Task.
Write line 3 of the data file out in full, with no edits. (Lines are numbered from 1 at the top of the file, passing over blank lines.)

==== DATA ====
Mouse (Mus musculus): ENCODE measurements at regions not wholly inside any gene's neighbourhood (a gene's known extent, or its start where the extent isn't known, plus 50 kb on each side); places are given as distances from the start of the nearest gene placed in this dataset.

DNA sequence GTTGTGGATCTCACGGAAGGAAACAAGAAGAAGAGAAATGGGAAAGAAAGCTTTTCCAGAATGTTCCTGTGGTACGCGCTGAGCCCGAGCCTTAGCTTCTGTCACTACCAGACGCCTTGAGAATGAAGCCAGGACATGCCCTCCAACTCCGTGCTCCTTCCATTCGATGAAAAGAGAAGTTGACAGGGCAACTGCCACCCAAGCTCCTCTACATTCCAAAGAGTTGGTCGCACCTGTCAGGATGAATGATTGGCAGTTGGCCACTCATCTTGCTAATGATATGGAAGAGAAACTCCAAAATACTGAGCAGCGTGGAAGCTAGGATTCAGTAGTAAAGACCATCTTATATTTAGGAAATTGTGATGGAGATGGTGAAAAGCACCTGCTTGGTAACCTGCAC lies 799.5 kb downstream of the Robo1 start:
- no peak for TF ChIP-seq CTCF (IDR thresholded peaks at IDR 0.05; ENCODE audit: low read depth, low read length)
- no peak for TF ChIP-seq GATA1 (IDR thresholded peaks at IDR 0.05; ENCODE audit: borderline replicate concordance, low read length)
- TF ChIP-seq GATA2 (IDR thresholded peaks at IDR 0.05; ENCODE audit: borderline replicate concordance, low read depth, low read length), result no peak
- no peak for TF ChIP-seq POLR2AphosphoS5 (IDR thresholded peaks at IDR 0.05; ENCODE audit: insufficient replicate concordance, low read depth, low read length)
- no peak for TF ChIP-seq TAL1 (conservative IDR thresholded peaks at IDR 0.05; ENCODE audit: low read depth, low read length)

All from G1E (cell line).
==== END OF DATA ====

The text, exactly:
- no peak for TF ChIP-seq CTCF (IDR thresholded peaks at IDR 0.05; ENCODE audit: low read depth, low read length)